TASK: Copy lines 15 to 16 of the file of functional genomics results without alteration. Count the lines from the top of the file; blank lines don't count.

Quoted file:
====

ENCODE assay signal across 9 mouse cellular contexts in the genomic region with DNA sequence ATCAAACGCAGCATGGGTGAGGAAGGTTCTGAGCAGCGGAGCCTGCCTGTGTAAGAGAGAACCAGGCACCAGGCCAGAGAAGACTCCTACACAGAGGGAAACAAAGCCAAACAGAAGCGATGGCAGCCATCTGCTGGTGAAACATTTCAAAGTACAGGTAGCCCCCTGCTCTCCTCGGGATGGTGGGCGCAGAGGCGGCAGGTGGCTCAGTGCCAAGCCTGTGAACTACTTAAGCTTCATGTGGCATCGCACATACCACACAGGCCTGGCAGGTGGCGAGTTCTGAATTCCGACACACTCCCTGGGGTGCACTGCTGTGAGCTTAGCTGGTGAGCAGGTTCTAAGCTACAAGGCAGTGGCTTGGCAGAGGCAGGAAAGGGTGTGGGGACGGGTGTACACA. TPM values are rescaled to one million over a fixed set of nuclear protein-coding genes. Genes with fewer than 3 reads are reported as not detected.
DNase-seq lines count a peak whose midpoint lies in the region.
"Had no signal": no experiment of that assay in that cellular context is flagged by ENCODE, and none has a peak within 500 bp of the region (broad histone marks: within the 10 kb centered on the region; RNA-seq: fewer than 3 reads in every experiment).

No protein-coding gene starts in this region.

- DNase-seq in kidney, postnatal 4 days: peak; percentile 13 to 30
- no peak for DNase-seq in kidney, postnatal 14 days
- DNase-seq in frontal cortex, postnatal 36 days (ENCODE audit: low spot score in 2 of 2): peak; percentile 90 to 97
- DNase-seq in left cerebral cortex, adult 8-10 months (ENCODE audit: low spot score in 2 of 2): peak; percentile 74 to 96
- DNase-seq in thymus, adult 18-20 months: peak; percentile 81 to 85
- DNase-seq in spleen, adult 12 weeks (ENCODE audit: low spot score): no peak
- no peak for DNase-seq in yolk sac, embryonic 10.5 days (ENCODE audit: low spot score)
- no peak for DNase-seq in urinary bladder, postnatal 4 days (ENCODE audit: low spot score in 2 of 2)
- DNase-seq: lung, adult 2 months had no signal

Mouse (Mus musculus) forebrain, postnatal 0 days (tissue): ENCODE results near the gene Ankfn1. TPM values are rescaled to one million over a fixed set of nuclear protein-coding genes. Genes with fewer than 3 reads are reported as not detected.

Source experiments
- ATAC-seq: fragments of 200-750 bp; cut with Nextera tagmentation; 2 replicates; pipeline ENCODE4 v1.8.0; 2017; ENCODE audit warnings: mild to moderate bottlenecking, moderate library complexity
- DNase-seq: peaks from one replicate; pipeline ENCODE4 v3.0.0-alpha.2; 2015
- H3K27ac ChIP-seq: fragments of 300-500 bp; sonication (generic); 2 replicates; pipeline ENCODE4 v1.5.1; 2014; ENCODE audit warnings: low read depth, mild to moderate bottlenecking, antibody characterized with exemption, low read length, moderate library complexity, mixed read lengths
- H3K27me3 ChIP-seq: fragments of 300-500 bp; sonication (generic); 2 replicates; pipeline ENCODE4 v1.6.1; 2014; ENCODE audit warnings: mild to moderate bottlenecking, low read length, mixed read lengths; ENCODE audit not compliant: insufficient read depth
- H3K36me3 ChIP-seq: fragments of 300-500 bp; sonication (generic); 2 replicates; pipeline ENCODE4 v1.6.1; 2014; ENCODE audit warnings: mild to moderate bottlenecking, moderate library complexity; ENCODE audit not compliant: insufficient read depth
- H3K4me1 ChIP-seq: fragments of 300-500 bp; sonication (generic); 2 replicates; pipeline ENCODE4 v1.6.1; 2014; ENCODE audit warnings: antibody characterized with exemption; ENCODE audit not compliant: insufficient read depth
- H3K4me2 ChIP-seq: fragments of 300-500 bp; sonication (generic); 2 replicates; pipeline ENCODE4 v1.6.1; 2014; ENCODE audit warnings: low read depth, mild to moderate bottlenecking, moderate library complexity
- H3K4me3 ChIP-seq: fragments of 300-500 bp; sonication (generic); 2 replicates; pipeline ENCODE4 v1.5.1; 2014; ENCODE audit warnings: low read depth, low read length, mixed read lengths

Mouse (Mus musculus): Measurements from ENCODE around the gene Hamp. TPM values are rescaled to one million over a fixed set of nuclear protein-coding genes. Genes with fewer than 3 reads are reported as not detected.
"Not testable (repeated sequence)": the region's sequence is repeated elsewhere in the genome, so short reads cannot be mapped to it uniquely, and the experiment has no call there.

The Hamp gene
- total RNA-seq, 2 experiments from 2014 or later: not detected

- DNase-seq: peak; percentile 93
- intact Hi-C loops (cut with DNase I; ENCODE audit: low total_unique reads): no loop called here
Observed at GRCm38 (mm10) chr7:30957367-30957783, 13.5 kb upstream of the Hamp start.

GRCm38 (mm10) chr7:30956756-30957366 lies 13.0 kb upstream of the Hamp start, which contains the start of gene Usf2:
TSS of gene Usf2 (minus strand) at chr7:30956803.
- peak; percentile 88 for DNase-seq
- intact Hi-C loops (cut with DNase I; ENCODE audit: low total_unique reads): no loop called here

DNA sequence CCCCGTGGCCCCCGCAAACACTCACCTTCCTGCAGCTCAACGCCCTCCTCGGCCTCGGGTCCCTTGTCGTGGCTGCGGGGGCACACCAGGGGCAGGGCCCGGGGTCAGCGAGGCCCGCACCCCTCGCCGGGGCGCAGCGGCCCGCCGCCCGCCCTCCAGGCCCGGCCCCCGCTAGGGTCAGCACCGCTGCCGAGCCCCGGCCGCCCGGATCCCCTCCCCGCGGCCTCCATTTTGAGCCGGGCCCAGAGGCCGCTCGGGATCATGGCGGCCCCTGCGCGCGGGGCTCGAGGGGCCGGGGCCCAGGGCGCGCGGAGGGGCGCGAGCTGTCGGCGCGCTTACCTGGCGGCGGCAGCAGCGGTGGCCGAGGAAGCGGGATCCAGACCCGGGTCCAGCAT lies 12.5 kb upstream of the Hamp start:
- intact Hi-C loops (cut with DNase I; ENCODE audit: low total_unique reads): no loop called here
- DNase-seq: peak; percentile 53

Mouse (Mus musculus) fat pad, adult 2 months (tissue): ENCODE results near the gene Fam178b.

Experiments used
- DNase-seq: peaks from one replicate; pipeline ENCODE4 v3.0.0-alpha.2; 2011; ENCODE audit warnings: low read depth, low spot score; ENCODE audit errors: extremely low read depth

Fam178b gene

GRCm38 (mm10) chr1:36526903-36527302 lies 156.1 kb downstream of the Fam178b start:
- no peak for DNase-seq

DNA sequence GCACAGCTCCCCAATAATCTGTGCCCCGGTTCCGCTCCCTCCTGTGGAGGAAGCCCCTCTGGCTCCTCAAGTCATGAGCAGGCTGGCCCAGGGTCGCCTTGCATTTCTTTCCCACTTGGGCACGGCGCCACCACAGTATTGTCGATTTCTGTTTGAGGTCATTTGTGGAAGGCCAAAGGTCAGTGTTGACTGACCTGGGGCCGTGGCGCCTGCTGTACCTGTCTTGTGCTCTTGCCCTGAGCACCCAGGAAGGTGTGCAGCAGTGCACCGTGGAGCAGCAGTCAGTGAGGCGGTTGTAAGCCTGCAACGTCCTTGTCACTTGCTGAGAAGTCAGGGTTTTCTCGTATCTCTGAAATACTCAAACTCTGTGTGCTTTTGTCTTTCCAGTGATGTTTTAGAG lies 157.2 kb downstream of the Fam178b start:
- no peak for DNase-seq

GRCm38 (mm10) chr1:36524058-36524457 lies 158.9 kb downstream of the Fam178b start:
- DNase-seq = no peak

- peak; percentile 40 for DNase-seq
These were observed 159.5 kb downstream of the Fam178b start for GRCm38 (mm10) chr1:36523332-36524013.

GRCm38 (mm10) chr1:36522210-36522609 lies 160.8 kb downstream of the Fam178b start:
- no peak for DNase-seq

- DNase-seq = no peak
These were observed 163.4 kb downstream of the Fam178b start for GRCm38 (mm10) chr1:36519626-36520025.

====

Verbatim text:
Source experiments
- ATAC-seq: fragments of 200-750 bp; cut with Nextera tagmentation; 2 replicates; pipeline ENCODE4 v1.8.0; 2017; ENCODE audit warnings: mild to moderate bottlenecking, moderate library complexity